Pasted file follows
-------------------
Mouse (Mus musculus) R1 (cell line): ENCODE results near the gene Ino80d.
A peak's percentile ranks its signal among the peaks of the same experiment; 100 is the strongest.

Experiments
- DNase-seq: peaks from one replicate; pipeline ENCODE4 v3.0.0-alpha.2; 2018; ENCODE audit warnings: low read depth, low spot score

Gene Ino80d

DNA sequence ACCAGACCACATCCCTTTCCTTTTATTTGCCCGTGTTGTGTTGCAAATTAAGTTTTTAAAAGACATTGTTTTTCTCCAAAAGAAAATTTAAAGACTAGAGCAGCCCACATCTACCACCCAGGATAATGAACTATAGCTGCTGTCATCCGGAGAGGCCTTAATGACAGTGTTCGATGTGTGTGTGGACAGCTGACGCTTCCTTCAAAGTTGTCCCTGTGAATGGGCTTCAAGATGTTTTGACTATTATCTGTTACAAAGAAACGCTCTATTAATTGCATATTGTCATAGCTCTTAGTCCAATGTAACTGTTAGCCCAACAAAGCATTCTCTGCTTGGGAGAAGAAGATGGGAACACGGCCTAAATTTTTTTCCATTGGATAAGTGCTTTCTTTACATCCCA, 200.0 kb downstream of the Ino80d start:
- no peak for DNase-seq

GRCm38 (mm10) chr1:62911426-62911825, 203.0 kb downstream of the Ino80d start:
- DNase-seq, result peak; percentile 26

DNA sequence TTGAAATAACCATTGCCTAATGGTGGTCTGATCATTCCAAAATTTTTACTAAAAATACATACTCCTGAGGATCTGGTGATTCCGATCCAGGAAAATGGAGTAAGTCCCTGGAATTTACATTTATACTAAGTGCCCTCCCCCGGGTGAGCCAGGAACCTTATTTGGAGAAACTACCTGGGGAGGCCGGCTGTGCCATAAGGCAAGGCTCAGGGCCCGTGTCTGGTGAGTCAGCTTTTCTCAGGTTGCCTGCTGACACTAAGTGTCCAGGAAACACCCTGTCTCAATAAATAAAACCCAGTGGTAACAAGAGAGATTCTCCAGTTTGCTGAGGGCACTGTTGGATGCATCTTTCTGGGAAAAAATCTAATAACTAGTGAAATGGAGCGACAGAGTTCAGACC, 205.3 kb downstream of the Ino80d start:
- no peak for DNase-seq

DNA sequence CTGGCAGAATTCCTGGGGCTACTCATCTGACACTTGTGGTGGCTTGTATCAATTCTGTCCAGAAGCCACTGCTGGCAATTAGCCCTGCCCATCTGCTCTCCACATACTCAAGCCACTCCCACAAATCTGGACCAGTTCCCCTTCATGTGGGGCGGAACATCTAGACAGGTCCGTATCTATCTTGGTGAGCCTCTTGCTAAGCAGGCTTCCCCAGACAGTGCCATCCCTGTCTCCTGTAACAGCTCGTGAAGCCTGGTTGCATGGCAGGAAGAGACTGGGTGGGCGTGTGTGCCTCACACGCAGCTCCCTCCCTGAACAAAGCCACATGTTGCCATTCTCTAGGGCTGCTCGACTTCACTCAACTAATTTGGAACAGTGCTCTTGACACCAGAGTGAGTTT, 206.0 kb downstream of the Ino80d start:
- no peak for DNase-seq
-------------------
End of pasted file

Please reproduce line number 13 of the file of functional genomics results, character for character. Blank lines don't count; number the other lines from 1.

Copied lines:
- no peak for DNase-seq